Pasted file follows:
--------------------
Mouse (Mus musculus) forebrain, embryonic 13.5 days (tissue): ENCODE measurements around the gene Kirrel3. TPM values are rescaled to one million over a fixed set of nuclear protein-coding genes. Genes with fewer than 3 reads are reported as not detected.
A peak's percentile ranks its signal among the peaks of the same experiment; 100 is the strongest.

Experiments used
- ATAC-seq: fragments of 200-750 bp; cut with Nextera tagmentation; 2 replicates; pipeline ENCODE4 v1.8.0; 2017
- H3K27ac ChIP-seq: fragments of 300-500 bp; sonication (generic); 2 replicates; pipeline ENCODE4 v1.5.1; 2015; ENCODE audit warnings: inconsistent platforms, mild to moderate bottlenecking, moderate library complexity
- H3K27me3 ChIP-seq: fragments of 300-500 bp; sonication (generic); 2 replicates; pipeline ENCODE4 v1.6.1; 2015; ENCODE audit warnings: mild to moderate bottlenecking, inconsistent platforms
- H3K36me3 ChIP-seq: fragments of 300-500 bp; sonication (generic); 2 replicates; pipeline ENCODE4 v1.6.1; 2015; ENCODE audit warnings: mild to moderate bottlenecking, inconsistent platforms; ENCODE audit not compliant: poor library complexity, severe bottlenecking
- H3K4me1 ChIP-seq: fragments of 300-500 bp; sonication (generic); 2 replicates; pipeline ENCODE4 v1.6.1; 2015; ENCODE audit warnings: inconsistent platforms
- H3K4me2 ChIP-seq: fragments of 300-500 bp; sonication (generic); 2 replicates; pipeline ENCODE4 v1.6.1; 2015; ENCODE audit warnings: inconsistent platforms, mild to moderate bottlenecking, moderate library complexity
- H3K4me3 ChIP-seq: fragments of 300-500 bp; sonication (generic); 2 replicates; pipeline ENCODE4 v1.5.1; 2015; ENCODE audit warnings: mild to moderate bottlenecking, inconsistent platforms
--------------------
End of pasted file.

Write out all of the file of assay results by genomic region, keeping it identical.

Mouse (Mus musculus) forebrain, embryonic 13.5 days (tissue): ENCODE measurements around the gene Kirrel3. TPM values are rescaled to one million over a fixed set of nuclear protein-coding genes. Genes with fewer than 3 reads are reported as not detected.
A peak's percentile ranks its signal among the peaks of the same experiment; 100 is the strongest.

Experiments used
- ATAC-seq: fragments of 200-750 bp; cut with Nextera tagmentation; 2 replicates; pipeline ENCODE4 v1.8.0; 2017
- H3K27ac ChIP-seq: fragments of 300-500 bp; sonication (generic); 2 replicates; pipeline ENCODE4 v1.5.1; 2015; ENCODE audit warnings: inconsistent platforms, mild to moderate bottlenecking, moderate library complexity
- H3K27me3 ChIP-seq: fragments of 300-500 bp; sonication (generic); 2 replicates; pipeline ENCODE4 v1.6.1; 2015; ENCODE audit warnings: mild to moderate bottlenecking, inconsistent platforms
- H3K36me3 ChIP-seq: fragments of 300-500 bp; sonication (generic); 2 replicates; pipeline ENCODE4 v1.6.1; 2015; ENCODE audit warnings: mild to moderate bottlenecking, inconsistent platforms; ENCODE audit not compliant: poor library complexity, severe bottlenecking
- H3K4me1 ChIP-seq: fragments of 300-500 bp; sonication (generic); 2 replicates; pipeline ENCODE4 v1.6.1; 2015; ENCODE audit warnings: inconsistent platforms
- H3K4me2 ChIP-seq: fragments of 300-500 bp; sonication (generic); 2 replicates; pipeline ENCODE4 v1.6.1; 2015; ENCODE audit warnings: inconsistent platforms, mild to moderate bottlenecking, moderate library complexity
- H3K4me3 ChIP-seq: fragments of 300-500 bp; sonication (generic); 2 replicates; pipeline ENCODE4 v1.5.1; 2015; ENCODE audit warnings: mild to moderate bottlenecking, inconsistent platforms